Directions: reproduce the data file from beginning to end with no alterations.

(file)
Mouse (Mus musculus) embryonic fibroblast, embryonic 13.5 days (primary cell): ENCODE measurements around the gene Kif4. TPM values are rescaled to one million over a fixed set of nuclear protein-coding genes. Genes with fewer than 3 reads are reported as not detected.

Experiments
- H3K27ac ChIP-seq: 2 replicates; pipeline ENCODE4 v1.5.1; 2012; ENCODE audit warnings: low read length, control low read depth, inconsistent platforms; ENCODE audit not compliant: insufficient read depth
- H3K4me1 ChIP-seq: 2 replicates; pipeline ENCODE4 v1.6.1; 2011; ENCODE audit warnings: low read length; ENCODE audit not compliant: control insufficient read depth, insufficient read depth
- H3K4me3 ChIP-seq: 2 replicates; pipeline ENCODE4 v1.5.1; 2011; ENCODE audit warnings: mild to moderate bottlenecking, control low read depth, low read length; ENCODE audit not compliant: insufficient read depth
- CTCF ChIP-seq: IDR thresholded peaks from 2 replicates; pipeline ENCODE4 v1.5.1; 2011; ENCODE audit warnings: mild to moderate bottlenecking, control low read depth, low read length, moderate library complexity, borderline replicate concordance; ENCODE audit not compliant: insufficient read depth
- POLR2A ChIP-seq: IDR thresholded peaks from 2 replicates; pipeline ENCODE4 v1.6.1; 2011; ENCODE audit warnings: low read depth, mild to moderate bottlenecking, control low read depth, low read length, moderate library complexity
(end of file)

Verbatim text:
Mouse (Mus musculus) embryonic fibroblast, embryonic 13.5 days (primary cell): ENCODE measurements around the gene Kif4. TPM values are rescaled to one million over a fixed set of nuclear protein-coding genes. Genes with fewer than 3 reads are reported as not detected.

Experiments
- H3K27ac ChIP-seq: 2 replicates; pipeline ENCODE4 v1.5.1; 2012; ENCODE audit warnings: low read length, control low read depth, inconsistent platforms; ENCODE audit not compliant: insufficient read depth
- H3K4me1 ChIP-seq: 2 replicates; pipeline ENCODE4 v1.6.1; 2011; ENCODE audit warnings: low read length; ENCODE audit not compliant: control insufficient read depth, insufficient read depth
- H3K4me3 ChIP-seq: 2 replicates; pipeline ENCODE4 v1.5.1; 2011; ENCODE audit warnings: mild to moderate bottlenecking, control low read depth, low read length; ENCODE audit not compliant: insufficient read depth
- CTCF ChIP-seq: IDR thresholded peaks from 2 replicates; pipeline ENCODE4 v1.5.1; 2011; ENCODE audit warnings: mild to moderate bottlenecking, control low read depth, low read length, moderate library complexity, borderline replicate concordance; ENCODE audit not compliant: insufficient read depth
- POLR2A ChIP-seq: IDR thresholded peaks from 2 replicates; pipeline ENCODE4 v1.6.1; 2011; ENCODE audit warnings: low read depth, mild to moderate bottlenecking, control low read depth, low read length, moderate library complexity